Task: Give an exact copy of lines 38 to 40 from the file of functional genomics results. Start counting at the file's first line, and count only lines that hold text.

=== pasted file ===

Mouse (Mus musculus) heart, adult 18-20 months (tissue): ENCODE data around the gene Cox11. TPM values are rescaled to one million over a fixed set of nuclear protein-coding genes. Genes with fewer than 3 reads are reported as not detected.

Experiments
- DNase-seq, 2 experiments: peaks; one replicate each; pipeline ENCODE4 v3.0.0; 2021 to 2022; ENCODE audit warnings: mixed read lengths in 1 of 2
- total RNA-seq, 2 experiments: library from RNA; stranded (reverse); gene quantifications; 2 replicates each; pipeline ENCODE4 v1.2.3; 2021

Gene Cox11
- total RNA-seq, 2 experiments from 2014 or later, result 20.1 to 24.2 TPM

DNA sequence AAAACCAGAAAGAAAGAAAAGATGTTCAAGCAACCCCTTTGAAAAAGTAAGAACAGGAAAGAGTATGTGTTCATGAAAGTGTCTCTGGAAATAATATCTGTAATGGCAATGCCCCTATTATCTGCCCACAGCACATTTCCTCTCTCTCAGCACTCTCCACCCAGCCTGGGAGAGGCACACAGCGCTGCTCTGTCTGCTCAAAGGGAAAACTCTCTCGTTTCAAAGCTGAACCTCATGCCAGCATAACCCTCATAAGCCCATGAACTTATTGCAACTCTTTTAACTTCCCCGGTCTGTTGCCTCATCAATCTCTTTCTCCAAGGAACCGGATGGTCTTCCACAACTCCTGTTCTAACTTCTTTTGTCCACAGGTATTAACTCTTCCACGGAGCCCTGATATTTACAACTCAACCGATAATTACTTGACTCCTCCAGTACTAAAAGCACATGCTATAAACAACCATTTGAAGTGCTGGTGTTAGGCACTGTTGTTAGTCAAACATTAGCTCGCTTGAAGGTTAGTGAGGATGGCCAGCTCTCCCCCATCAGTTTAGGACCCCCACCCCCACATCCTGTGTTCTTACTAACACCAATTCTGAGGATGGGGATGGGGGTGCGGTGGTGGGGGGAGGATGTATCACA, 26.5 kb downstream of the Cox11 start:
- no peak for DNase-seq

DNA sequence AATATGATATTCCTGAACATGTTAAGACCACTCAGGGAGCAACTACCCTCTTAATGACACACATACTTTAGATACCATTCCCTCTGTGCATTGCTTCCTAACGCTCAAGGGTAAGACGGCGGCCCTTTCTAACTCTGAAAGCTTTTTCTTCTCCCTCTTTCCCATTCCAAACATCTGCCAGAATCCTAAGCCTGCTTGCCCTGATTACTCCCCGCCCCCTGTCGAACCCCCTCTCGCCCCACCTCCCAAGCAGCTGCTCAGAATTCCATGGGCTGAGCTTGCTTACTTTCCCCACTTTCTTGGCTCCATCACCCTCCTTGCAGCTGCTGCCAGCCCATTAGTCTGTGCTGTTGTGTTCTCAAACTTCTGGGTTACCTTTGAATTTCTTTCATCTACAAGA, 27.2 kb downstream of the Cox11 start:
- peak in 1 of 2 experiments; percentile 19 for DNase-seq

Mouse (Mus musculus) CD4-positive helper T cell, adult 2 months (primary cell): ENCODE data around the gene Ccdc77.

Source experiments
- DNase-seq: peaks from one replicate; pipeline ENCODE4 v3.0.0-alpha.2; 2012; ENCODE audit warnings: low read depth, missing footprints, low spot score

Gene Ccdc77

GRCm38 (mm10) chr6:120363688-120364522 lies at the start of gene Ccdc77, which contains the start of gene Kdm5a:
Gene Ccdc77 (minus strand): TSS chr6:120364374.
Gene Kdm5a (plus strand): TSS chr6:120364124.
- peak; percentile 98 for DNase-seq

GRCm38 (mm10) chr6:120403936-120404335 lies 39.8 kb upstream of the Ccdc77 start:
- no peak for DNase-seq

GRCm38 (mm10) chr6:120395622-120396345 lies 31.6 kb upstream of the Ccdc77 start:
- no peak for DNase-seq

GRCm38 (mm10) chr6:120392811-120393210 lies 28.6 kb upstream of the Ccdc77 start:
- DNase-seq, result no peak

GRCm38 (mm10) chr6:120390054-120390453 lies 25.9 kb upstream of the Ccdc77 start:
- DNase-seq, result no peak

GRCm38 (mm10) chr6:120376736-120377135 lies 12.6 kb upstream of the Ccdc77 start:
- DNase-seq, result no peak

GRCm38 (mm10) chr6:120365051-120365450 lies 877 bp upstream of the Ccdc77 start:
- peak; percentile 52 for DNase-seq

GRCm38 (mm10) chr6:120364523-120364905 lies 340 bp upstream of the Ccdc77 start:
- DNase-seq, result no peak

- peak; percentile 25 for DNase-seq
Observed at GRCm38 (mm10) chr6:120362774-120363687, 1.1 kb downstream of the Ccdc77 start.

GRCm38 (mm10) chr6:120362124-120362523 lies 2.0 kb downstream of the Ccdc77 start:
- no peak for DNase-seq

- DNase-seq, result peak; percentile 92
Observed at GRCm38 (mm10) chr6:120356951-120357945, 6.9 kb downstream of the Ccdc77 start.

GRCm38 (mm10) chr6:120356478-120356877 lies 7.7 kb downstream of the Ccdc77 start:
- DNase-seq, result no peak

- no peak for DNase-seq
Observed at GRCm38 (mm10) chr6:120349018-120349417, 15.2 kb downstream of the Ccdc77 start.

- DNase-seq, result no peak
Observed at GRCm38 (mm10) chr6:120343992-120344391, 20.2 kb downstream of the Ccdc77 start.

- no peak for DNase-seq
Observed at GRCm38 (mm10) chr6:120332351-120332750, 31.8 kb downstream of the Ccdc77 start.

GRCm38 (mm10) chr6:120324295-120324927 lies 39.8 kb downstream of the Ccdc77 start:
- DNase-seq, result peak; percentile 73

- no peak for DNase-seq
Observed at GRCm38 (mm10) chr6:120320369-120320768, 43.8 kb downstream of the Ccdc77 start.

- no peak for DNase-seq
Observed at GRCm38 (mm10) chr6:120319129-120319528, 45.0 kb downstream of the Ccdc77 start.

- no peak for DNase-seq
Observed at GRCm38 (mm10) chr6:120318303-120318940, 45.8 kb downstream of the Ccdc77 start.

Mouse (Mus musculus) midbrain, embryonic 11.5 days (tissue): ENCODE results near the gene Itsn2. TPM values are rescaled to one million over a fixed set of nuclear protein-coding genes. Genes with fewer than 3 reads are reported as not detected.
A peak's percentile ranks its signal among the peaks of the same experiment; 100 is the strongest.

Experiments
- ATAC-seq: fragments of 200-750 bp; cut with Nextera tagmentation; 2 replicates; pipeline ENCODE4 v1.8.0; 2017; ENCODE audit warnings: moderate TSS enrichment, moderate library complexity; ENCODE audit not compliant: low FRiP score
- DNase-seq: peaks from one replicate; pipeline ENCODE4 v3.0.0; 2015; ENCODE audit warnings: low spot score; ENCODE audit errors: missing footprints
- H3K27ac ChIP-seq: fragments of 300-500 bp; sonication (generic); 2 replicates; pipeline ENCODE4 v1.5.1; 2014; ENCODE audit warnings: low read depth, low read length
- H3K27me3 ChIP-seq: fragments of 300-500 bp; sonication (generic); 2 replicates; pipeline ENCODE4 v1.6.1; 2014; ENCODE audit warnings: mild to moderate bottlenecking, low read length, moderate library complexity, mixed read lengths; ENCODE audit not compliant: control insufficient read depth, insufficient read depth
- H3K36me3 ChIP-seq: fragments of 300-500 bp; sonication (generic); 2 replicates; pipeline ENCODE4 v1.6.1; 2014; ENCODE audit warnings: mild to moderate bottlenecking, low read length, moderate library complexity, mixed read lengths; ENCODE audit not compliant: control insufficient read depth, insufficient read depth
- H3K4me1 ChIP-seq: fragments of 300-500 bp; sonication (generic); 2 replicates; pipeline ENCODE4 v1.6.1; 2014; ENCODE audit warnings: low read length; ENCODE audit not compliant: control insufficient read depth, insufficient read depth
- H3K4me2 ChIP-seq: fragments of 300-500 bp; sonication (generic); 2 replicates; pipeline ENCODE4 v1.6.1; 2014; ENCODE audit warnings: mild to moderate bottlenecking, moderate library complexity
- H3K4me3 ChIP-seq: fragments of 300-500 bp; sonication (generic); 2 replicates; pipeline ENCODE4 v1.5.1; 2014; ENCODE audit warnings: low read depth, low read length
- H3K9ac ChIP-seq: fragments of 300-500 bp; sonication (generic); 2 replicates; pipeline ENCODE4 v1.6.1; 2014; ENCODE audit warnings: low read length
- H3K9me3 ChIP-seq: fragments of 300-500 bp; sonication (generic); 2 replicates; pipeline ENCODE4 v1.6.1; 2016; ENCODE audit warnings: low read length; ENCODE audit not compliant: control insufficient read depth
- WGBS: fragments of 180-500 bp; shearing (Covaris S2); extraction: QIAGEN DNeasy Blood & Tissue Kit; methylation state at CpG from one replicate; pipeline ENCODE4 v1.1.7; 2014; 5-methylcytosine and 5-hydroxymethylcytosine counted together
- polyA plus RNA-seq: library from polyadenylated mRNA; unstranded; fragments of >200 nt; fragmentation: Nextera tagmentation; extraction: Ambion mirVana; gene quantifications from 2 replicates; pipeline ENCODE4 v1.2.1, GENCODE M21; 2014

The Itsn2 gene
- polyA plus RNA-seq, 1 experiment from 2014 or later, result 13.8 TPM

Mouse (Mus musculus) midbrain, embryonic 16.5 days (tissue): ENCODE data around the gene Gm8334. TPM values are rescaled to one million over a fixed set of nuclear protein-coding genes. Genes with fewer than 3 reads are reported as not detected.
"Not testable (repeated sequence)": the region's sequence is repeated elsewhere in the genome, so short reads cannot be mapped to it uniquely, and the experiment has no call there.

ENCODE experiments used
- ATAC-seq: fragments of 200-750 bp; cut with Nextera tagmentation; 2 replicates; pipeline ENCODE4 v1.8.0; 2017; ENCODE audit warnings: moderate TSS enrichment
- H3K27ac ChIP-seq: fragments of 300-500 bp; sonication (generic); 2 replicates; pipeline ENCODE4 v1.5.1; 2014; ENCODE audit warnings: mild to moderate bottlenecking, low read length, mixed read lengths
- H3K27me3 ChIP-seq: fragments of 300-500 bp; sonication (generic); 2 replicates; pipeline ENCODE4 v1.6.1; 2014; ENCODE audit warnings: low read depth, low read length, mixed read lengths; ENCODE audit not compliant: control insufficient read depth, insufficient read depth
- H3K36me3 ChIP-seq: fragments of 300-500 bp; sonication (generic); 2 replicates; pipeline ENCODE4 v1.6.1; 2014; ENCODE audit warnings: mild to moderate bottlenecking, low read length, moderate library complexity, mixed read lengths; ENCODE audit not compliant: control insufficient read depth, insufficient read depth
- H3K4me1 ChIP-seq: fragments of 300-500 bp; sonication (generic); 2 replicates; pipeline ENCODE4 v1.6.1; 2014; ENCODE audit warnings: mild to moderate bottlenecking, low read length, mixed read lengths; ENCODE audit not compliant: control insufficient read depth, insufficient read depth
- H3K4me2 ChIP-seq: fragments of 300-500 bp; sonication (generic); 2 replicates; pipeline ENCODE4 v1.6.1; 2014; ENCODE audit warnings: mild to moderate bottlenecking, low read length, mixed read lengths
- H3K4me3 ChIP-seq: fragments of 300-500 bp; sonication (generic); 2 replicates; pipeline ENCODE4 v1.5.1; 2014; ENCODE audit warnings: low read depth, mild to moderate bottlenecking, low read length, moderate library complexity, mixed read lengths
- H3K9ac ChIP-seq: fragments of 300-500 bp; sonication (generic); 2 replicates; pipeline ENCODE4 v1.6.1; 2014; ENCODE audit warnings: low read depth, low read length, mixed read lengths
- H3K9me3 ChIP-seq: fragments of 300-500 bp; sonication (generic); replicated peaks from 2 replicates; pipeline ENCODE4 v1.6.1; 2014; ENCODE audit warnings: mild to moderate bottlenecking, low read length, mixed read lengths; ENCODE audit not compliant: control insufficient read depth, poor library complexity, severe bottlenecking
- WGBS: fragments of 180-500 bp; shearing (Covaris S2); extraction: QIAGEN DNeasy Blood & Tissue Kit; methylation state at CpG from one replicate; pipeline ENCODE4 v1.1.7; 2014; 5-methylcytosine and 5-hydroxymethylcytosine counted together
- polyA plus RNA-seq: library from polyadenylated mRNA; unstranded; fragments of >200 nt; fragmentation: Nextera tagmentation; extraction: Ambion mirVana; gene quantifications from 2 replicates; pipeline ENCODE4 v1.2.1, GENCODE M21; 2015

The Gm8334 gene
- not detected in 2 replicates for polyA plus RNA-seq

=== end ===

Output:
Observed at GRCm38 (mm10) chr6:120356951-120357945, 6.9 kb downstream of the Ccdc77 start.

GRCm38 (mm10) chr6:120356478-120356877 lies 7.7 kb downstream of the Ccdc77 start:
- DNase-seq, result no peak